Tweeting your way into the news

or, 280 characters to clarity

A couple weeks ago in the UK, the Daily Mail co-opted a Twitter thread from human rights lawyer Adam Wagner. They turned his post on UK criminal law into an op-ed that they published on their website.  

The usage of tweets in news articles (and the media more broadly) is considered fair use. More interesting, from a communication standpoint, is that the standards for an op-ed and a Twitter thread bear more similarities than you might think.

I can hear you scoff already. Surely, this says more about the Daily Mail’s journalism standards than anything else? Either way, it has some useful lessons for us.

What worked? 

Ultimately, the only reason Wagner’s tweets are acceptable as an op-ed is that they are short, to the point, and display a clear and compelling narrative. The fact that they were originally delivered in a chronological tweetstorm is less relevant than their cohesion and clarity.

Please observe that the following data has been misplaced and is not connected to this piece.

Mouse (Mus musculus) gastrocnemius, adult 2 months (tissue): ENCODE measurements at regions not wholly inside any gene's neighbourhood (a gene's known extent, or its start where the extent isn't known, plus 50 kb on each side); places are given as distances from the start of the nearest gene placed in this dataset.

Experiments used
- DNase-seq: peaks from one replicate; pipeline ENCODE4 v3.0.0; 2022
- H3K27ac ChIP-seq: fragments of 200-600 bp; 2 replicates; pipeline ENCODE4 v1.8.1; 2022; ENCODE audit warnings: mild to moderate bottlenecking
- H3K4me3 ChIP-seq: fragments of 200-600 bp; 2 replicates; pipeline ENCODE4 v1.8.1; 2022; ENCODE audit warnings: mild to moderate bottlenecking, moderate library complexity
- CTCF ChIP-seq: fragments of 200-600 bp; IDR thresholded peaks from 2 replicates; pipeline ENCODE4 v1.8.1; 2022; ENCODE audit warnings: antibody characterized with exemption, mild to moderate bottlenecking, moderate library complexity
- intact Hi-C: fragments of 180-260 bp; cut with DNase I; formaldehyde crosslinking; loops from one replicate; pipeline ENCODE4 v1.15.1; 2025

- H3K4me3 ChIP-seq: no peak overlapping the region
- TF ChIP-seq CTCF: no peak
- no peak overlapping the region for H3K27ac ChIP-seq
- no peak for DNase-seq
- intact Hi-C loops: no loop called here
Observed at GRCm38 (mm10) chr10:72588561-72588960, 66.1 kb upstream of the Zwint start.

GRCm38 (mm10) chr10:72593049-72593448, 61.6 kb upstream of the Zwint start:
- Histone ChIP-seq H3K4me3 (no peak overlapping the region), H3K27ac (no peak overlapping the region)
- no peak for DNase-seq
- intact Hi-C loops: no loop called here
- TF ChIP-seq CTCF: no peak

That is a winning combination for any piece of communication, so how can you replicate it?

What’s the lesson?

We’ve talked before about the importance of being succinct. We’ve also written about how having a structure can help capture readers’ attention.

This advice holds true, but the harder part is understanding how to edit yourself when you’re not sure what details are most important to your argument. 

Just as readers (subconsciously) appreciate structure, having a template for yourself can also be useful to help you hone your argument and whittle down copy. 

So, when thinking of what details are important to your message, try to write them into a Twitter thread. This likely won’t be the format you end up using, but it will help you do two things.

First, it will force you to make each point succinctly. Sure, you can go over 280 characters as you draft, but this exercise will help you see how clear you can make each point.

Second, by trying to write your argument into a few tweets, you’ll distinguish what is absolutely necessary to your point and what is only complementary (and can thus be cut).

Happy tweeting.